WONDERING what to do with an unpopular radio programme? Here’s an idea. Throw a popular television programme at it. See if it fits.
RTE yesterday formally announced that Jennifer Maguire, Bernard O’Shea and Keith Walsh will be taking over the early morning 2FM spot vacated by Hector Ó hEochagáin before Christmas.
Maguire and O’Shea will be known to audiences as the stars of Republic of Telly on RTE Two TV, which draws a large nationwide following for its brazen but, it must be said, often overcooked satire. Walsh, meanwhile, is programme director and sometime breakfast show presenter at Phantom 105.2, which broadcasts only to Dublin. So the trio can probably best be described for the present as Jennifer and Bernard and The Other One.
2FM boss Dan Healy is anxious to draw younger urban listeners back to the station, or at least to improve its abysmal 7% market share. To this end, Hector’s ‘Keep ’er Lit’ routine had to be quietly extinguished after only two years – Hector being thought to have got up the noses of metropolitan youth.
Presumably the expectation with this new line-up is that their show will be younger, hipper – not that it would be hard to be hipper than Hector, god help us – and more urban, and will therefore be better able to compete with the early morning radio demigod that is Ian Dempsey on Today FM.
Consider for a moment how many brave soldiers have now been sent over the top to take a potshot at Ian Dempsey, and Dempsey has picked them all off. It’s sad to see so many young lives wasted.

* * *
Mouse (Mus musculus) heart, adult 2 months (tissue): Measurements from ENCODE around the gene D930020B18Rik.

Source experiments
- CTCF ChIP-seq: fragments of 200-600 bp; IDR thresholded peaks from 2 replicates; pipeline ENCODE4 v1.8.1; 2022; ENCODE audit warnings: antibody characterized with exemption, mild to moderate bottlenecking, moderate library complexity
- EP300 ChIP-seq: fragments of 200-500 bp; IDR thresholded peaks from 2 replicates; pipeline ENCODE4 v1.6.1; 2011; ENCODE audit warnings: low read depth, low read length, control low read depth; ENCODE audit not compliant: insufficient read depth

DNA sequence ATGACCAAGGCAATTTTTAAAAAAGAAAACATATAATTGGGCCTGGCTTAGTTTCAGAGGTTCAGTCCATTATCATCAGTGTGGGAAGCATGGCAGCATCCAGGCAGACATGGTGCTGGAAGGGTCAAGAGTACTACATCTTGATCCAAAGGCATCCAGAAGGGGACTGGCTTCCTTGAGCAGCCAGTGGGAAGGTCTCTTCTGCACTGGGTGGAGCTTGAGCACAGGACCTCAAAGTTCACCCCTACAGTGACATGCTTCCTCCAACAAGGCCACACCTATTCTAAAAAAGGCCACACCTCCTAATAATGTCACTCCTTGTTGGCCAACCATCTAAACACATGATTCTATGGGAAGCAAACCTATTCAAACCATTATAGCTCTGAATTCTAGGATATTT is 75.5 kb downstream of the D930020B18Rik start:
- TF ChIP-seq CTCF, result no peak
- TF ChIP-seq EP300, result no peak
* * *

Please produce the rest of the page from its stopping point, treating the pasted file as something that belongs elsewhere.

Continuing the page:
The problem is that 2FM’s ““core demographic” – its target ‘youth’ audience – is reportedly the 20-44 age group. That’s 20-year-olds and 44-year-olds – two whole different generations – being courted at the same time.
Twenty-year-olds don’t pick 2FM any more. They pick radio that 44-year-olds have never even heard of. And then the prospect of an ‘establishment’ station such as 2FM making an effort to be cool – doing “zany” and “screwball” and “we’re pure mad” at 7am – is just so, so Dancing Dad.
But even if those disparate young and not-so-young audiences do tune in to Jen & Ben & The Other One, it won’t solve 2FM’s more lasting problems. As soon as the clock strikes nine and Ryan Tubridy’s theme music comes on, the target demographic will all be shouting at once: “Mum/Gran, your show is starting”.
Published in the Irish Daily Mail, 30 January 2014